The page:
Thursday, 25 June 2015

Great fun at Dogs Fest

Loseley Park Surrey 
June 21st 2015

Tania Ledger with co workers Karen Barnard and Karen Pettet setting up the stall to raise money for Cavaliers

Thanks for all the support!!

Tuesday, 21 April 2015

Clinical features of idiopathic inflammatory polymyopathy in the Hungarian Vizsla

Major contribution by an international collaboration 

 A Tauro1, D. Addicott2, R.D. Foale3, C. Bowman4, C. Hahn5, S. Long4, J. Massey6, A.C. Haley7, S.P. Knowler9, M.J., Day8, L.J. Kennedy6, C. Rusbridge1,9

1 Fitzpatrick Referrals, Halfway Lane, Eashing, Godalming, Surrey GU7 2QQ, UK 2Murrayfield, Lockerbie, UK 3Dick White Referrals, Six Mile Bottom, UK 4The University of Melbourne, Victoria, Australia 5Royal (Dick) School of Veterinary Studies, Roslin, UK 6CIGMR, The University of Manchester, Manchester, UK 7The University of Georgia, College of Veterinary Medicine, USA 8University of Bristol, Langford, Bristol, UK 9The Univeristy of Surrey, Guildford, Surrey, UK.
This paper which can now be reviewed online  Here abstract below
This paper was presented at a very successful Vizsla Health Seminar on the 19th April 2015 held at Fitzpatrick Referrals where lead author Anna Tauro is a Neurology Resident working with Clare Rusbridge at the practice.  Photo shows Noel Fitzpatrick, Anna Tauro, Di Addicot and Trevor White the Chairman of the Friends of the Hungarian Vizsla Welfare Charity. 
 The paper would not have been possible if it wasn't for the years of dedication and commitment from breeder Di Addicott and the Vizsla Community. Huge Congratulations!! This is a major contribution to the continued health of the breed by providing greater understanding for this heartbreaking condition. For further details please contact

Above four of the authors left to right Anna, Di, Penny and Clare .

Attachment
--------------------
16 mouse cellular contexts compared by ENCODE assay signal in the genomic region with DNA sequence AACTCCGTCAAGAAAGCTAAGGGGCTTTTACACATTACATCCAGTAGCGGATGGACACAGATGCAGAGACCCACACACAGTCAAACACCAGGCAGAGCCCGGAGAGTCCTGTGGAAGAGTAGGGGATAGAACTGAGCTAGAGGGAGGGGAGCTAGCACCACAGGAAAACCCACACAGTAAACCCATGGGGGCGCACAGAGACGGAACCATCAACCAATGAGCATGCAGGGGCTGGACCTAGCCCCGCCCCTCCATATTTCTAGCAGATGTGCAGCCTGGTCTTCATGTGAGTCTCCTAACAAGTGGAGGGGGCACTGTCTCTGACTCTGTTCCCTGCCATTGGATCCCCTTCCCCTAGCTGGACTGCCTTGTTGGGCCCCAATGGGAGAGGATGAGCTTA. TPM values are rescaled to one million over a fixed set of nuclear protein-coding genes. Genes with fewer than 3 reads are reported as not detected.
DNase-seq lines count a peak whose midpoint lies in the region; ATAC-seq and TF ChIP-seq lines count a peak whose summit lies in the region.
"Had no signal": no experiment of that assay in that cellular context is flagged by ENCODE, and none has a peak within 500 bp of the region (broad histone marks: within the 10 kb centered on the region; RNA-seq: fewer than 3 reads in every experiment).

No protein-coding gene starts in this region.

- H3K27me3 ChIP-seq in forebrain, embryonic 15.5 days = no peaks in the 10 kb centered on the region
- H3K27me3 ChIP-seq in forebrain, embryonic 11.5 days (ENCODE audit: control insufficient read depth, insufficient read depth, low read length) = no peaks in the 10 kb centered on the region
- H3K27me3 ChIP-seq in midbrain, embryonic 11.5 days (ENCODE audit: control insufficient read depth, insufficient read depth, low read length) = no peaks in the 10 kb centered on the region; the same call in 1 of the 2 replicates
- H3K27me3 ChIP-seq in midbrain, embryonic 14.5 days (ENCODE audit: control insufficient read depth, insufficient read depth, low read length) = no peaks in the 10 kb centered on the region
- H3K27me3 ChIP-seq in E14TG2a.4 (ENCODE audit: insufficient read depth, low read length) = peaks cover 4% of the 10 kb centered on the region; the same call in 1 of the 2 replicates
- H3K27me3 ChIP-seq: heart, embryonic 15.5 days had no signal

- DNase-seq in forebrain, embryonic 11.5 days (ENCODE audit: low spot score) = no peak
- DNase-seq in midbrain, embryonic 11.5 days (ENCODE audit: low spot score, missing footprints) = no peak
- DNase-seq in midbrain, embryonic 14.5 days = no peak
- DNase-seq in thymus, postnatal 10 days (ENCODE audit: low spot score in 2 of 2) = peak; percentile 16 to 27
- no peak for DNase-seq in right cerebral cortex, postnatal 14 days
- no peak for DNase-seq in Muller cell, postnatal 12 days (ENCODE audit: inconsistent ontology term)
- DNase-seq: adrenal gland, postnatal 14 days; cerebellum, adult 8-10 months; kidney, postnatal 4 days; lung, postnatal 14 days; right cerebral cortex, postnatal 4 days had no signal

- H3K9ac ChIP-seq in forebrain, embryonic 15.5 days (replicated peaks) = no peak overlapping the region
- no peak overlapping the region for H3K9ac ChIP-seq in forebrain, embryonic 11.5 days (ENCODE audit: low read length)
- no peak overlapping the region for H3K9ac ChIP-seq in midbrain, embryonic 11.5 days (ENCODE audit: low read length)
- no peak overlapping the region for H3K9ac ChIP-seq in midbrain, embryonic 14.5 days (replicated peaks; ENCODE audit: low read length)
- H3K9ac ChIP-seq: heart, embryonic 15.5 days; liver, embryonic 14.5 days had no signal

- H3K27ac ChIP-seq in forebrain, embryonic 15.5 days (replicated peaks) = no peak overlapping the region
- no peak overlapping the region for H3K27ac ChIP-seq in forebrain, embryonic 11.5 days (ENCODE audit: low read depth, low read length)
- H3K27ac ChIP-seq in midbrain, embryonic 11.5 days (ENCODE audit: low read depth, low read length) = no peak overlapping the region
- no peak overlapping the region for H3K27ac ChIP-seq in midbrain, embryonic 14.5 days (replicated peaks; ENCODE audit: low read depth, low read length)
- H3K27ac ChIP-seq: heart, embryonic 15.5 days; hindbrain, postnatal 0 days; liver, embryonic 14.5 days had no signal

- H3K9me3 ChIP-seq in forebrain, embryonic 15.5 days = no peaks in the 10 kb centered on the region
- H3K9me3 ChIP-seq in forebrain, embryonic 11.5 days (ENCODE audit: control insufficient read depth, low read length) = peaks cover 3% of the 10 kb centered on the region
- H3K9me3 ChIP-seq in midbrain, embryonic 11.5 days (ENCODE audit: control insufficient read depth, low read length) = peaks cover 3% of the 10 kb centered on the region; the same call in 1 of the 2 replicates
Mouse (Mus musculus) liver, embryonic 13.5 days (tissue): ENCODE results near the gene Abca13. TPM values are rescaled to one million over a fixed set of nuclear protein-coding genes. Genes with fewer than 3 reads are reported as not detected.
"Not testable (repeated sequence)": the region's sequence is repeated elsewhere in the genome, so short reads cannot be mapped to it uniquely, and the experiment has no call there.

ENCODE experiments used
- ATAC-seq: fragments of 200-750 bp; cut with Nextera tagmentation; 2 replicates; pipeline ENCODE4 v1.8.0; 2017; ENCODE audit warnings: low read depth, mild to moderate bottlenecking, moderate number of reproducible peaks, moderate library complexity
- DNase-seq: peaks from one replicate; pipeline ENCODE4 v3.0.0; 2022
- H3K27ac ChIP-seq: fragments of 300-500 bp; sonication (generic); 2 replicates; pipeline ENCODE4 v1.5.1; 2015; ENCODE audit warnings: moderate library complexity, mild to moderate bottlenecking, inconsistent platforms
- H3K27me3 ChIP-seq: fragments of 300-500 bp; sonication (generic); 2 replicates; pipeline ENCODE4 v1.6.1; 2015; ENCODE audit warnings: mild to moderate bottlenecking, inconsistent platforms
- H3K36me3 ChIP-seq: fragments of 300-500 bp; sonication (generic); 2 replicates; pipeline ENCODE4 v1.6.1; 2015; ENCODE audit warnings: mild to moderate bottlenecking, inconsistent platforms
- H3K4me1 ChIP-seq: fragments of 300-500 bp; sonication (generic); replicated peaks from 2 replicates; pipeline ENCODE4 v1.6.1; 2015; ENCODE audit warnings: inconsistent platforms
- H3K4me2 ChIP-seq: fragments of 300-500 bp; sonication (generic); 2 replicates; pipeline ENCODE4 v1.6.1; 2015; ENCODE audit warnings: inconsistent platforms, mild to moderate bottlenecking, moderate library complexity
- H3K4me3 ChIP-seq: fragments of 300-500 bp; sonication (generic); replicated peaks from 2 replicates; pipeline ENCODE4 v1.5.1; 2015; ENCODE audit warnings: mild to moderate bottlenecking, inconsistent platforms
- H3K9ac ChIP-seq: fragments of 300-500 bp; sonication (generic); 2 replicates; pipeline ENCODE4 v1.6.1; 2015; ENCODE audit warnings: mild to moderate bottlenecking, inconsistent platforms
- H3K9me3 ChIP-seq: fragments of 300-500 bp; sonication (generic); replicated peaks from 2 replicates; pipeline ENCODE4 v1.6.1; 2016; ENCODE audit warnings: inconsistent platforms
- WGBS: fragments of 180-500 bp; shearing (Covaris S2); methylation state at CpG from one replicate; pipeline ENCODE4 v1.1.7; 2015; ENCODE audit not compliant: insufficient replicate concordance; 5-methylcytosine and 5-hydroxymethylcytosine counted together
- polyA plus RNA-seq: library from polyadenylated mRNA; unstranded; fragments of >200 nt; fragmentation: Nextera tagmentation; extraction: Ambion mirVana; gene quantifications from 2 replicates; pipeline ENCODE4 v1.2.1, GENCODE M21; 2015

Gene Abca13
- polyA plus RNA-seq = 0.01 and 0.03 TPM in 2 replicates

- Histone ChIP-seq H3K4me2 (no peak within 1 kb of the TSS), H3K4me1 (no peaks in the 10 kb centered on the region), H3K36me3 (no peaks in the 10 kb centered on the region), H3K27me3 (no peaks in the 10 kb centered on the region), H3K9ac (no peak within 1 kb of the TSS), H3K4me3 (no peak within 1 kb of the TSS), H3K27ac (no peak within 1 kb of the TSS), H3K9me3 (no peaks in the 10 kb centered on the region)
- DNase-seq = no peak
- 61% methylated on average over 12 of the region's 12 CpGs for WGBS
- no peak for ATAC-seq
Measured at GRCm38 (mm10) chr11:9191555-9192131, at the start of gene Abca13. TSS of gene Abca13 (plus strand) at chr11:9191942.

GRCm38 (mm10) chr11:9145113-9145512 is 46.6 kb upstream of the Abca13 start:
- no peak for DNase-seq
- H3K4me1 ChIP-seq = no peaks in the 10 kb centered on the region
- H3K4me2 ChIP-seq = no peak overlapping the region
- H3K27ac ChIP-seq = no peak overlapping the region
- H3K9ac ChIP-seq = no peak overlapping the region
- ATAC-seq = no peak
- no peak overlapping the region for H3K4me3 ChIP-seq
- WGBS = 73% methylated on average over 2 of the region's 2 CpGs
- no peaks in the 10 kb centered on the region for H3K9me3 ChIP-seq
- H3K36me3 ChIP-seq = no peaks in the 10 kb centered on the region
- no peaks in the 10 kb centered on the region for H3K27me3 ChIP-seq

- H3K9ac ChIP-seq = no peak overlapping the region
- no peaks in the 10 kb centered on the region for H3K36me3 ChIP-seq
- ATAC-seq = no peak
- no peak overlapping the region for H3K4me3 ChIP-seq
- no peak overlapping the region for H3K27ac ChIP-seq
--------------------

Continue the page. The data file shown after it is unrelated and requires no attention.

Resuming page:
A retrospective study of the clinicopathological features of presumed and confirmed cases of idiopathic inflammatory polymyopathy in the Hungarian Vizsla dog and guidelines for breeding.


369 medical records were reviewed (1992-2013) and 77 Hungarian Vizsla were identified with a case history consistent with idiopathic inflammatory polymyopathy. Inclusion criteria were Group 1 (confirmed diagnosis) histopathology and clinical findings compatible with an inflammatory polymyopathy and Group 2 (probable diagnosis) clinical signs findings compatible with an polymyopathy including dysphagia, sialorrhea, temporal muscle atrophy, elevated serum creatine kinase (CK) activity, and sufficient clinical history to suggest that other neuromuscular disorders could be ruled out. Some group 2 dogs had a muscle biopsy which suggested muscle disease but did not reveal an inflammatory process. The mean age of onset was 2.4 years; male dogs were slightly overrepresented. Common presenting signs were dysphagia, sialorrhea, masticatory muscle atrophy, and regurgitation. Common muscle histopathological findings included degenerative and regenerative changes, with multifocal mononuclear cell infiltration with lymphoplasmacytic myositis of variable severity. A positive response to immunosuppressive treatment supported an immune-mediated aetiology. The mean age at death and survival time was 6.4 and 3.9 years, respectively. Recurrence of clinical signs and aspiration pneumonia were common reasons for euthanasia.